The prospect of a population increase used to be greeted with enthusiasm in the metropolitan counties, aka the suburbs. But the reaction was pretty much the opposite when state planners went public this week with the prediction that school enrollment would increase more than 18 percent in the next decade. Throughout the metropolitan counties there is consternation: How will local governments manage to pay for expansion of current programs, let alone build new schools?
In Howard County, where the projected increase is close to 50 percent, the Bobo administration has proposed adequate-facilities legislation to help deal with what might otherwise be a crisis. Under the plan, developers who want to build new residential or business projects would have to donate land for schools if their development pushes existing schools beyond capacity, or build and fix roads if their project causes traffic congestion.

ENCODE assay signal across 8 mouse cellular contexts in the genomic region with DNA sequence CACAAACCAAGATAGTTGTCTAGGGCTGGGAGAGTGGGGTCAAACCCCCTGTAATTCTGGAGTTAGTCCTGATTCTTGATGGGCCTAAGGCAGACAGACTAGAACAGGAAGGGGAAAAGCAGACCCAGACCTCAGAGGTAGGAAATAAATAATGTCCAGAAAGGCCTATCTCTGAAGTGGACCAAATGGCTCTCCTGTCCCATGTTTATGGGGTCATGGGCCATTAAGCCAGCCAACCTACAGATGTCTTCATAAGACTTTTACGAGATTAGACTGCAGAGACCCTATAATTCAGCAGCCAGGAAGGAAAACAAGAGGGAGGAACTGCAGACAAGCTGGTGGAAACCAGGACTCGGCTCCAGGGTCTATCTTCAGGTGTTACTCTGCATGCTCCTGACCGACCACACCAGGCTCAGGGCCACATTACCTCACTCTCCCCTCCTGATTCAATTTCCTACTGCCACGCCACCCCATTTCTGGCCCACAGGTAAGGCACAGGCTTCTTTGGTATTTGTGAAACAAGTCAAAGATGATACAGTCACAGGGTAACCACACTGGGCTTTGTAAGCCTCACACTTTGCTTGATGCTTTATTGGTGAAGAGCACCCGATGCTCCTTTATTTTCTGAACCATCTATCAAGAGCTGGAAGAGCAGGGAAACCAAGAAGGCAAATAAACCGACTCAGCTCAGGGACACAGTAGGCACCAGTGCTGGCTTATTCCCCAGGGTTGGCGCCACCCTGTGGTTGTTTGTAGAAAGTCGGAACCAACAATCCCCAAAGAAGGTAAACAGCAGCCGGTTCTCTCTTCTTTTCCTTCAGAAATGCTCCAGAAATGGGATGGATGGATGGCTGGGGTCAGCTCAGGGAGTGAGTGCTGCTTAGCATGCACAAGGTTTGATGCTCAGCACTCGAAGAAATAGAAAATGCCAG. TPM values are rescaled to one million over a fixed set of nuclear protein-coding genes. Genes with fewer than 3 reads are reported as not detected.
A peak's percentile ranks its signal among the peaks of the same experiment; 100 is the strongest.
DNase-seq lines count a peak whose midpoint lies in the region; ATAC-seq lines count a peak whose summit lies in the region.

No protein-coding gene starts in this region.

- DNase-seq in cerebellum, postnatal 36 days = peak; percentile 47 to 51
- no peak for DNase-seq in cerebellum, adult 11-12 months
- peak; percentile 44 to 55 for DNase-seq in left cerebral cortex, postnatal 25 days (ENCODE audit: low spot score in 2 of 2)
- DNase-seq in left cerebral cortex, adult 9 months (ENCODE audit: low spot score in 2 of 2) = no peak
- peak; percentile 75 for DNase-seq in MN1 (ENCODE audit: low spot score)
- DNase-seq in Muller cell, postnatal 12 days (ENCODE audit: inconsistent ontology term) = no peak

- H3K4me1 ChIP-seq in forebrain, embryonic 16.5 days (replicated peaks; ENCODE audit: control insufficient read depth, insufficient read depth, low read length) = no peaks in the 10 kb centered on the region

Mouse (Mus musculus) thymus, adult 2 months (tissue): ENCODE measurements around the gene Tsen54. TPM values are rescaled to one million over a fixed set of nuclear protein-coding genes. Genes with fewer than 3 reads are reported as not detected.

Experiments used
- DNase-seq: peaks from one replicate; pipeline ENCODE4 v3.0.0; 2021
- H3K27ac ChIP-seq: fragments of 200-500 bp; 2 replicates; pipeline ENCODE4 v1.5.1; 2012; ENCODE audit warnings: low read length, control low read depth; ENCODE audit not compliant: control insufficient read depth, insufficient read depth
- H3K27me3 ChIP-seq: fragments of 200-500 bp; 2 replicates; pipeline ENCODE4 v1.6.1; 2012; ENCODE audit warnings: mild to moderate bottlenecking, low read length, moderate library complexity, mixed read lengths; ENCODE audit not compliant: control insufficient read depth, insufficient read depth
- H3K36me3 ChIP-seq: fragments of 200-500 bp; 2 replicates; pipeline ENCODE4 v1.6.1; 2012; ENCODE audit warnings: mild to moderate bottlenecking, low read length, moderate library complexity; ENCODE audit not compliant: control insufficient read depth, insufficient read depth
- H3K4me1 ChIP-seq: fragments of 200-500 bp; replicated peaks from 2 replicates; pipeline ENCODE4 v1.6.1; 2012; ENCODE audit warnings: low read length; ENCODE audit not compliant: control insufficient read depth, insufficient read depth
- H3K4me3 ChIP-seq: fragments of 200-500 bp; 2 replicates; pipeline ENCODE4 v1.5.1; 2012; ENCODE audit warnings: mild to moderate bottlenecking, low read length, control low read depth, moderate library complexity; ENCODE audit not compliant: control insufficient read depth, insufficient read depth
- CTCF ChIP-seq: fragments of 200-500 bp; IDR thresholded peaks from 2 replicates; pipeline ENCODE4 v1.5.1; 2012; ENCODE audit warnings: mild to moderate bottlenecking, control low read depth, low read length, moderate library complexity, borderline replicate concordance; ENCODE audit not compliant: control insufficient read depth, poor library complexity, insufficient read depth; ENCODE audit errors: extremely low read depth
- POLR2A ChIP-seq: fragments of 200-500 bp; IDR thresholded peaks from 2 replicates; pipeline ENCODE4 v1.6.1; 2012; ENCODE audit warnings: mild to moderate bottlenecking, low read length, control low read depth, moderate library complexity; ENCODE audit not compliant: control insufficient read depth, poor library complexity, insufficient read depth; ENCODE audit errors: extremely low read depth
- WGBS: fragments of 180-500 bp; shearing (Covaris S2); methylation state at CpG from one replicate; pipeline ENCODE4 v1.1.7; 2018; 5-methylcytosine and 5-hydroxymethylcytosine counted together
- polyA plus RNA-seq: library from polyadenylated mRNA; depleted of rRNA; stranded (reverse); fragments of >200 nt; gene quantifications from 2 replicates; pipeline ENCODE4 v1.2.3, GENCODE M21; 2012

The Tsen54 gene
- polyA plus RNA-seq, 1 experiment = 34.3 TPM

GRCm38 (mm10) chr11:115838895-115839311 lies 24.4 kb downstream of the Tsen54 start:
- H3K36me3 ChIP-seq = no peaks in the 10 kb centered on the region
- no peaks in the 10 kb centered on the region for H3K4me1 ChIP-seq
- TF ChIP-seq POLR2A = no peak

The development community is not too fond of the idea, of course. But the Economic Forum and the Coalition of Community Associations were right, nonetheless, in protesting an early council vote on the bill. The road design and school capacity manuals, which are the basis for determining what can be built and where, were not released by the administration until the day before the hearing, giving community groups insufficient time to study the proposal. The administration has now delayed the council vote and scheduled another hearing. That said, its political gaffe should not be construed as a measure of the bill's merit; the concept of offsetting costs that ordinarily would financed by property tax money is eminently sound, particularly with school enrollment expected to swell unmanageably. The APF bill is no panacea, to be sure. But in a sluggish economy struggling with growth control, it's the next best thing.